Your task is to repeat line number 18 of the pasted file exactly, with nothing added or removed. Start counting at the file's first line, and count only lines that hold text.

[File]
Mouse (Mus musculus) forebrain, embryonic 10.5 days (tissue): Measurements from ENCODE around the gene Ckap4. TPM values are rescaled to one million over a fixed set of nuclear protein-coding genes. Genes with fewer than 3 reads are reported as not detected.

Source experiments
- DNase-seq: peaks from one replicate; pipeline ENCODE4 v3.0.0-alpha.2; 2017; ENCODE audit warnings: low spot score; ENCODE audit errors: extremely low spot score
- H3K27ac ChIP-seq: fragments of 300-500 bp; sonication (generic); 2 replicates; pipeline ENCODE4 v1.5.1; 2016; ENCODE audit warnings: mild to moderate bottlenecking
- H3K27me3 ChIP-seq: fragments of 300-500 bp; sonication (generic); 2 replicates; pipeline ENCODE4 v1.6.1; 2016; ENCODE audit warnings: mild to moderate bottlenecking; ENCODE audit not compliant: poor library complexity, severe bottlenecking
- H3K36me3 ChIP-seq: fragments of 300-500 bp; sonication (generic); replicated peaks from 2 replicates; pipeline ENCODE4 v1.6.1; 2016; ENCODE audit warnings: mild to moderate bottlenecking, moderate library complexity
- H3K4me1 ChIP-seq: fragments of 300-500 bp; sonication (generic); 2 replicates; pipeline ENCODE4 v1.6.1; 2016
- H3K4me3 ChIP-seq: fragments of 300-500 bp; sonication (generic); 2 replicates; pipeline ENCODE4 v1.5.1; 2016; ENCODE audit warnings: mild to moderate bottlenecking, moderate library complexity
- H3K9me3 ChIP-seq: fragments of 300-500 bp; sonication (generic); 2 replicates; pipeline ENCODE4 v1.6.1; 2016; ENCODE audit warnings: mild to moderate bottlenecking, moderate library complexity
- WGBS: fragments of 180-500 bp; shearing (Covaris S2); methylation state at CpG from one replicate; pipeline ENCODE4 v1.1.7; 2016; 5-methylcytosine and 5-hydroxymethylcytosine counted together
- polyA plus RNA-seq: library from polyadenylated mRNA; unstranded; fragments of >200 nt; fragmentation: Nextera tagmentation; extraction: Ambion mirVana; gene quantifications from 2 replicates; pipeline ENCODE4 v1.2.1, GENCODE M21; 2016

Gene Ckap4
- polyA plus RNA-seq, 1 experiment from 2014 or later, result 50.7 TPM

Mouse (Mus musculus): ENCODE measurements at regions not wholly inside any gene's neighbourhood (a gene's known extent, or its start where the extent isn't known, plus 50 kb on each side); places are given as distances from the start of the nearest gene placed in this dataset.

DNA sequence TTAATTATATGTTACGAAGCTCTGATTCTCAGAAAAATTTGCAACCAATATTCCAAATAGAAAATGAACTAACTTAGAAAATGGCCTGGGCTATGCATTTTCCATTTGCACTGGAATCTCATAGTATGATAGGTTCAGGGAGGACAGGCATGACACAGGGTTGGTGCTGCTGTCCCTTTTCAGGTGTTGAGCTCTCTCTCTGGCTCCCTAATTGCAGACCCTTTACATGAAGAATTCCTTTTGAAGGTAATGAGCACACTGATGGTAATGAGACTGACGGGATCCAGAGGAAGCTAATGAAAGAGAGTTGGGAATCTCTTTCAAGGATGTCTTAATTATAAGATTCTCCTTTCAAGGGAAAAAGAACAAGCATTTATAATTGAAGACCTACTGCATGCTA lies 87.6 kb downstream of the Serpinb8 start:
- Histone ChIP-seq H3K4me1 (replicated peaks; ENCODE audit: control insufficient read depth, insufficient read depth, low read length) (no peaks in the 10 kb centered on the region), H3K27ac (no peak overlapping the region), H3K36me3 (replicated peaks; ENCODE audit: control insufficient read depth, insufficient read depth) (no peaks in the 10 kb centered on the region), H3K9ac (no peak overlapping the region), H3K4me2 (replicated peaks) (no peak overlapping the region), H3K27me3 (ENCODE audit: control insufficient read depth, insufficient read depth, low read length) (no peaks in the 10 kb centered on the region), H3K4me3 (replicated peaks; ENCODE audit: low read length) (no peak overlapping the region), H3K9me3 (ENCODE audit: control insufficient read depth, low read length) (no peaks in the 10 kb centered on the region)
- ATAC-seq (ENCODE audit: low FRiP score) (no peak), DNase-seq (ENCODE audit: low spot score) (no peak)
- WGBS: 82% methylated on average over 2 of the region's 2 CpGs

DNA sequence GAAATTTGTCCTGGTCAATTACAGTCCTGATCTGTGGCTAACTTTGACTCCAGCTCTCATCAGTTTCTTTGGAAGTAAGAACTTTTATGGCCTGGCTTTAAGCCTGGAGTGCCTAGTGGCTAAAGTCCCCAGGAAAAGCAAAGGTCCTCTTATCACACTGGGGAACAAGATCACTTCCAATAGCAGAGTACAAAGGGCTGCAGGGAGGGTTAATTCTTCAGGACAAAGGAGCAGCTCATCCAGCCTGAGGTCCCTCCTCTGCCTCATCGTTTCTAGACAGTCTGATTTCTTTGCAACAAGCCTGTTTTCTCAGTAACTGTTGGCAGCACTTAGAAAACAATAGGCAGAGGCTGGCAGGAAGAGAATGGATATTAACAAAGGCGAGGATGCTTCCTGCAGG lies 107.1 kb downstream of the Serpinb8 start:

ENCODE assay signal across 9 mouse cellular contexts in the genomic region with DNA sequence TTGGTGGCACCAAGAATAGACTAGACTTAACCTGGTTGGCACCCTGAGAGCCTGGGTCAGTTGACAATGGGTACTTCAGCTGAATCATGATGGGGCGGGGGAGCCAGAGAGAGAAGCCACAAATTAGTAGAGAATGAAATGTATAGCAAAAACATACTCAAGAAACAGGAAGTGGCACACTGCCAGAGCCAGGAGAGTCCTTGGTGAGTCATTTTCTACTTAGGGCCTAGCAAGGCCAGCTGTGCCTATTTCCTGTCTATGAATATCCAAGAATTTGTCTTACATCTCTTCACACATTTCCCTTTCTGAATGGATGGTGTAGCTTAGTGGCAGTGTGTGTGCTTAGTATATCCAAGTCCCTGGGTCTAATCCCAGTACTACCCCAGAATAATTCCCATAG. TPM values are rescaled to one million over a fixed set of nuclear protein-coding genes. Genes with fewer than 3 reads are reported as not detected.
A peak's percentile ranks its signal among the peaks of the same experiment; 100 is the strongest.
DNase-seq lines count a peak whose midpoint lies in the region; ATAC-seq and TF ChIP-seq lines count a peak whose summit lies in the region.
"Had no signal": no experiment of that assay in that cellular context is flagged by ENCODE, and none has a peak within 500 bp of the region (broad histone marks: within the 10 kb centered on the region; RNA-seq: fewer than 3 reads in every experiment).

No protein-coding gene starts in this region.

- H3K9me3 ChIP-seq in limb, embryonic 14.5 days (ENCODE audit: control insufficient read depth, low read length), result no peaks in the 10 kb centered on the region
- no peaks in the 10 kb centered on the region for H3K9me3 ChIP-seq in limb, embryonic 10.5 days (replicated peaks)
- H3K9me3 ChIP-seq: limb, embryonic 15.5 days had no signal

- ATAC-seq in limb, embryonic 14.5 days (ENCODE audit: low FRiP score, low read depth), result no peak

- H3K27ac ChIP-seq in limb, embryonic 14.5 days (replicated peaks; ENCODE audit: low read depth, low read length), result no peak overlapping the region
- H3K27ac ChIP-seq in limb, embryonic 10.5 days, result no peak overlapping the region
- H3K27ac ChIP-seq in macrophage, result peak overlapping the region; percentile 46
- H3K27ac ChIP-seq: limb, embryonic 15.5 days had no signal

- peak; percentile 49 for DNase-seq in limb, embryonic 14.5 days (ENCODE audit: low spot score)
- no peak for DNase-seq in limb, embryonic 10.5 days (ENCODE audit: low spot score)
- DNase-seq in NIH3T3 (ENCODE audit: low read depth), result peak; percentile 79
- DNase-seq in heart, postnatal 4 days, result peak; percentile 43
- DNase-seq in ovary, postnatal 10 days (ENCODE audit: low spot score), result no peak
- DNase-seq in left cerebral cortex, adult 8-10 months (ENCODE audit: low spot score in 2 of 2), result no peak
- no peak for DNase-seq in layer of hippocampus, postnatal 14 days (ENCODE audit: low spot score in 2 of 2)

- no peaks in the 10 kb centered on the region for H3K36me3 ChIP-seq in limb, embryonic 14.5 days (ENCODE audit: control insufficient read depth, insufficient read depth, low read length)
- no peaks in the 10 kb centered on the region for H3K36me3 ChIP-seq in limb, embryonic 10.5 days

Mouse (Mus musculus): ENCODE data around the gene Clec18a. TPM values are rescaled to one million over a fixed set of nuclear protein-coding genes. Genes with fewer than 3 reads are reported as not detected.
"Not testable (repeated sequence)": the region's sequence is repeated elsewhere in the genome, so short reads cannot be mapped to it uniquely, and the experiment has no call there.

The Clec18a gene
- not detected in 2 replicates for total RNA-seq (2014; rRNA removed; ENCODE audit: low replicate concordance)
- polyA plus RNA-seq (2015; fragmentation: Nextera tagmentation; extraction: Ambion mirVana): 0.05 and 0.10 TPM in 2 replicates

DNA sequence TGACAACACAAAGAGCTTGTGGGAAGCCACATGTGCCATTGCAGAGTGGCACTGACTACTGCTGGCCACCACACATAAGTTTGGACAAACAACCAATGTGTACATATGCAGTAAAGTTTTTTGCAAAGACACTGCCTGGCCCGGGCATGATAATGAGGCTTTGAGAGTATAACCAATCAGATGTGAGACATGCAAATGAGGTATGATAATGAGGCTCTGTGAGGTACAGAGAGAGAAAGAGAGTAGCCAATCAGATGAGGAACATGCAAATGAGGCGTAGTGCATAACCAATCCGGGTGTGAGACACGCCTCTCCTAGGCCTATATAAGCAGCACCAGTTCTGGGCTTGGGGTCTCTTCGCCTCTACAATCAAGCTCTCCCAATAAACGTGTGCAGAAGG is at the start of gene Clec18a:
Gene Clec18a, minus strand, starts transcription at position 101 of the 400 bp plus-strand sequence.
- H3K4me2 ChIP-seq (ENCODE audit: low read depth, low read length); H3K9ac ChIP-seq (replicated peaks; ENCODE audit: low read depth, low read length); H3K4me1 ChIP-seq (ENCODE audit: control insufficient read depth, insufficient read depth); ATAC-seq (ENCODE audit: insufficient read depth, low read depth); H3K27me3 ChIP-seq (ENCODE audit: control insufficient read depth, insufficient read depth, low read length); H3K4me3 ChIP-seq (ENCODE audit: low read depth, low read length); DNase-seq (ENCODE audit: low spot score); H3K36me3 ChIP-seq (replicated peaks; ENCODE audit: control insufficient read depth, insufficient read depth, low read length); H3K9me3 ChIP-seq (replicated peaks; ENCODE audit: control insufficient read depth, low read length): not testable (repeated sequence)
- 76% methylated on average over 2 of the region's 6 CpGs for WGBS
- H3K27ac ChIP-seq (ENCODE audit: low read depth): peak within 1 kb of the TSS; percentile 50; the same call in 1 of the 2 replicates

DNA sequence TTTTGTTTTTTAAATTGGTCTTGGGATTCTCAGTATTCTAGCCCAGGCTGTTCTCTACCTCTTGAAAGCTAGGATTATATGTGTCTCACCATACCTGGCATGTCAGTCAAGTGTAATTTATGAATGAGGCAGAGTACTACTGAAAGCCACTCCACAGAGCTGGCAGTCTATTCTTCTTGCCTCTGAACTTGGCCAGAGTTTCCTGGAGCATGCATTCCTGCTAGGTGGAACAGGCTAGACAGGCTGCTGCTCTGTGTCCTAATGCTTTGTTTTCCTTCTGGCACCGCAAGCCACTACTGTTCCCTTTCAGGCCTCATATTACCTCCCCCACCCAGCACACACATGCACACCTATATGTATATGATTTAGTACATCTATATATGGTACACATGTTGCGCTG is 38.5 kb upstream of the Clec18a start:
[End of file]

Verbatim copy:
- WGBS: 82% methylated on average over 2 of the region's 2 CpGs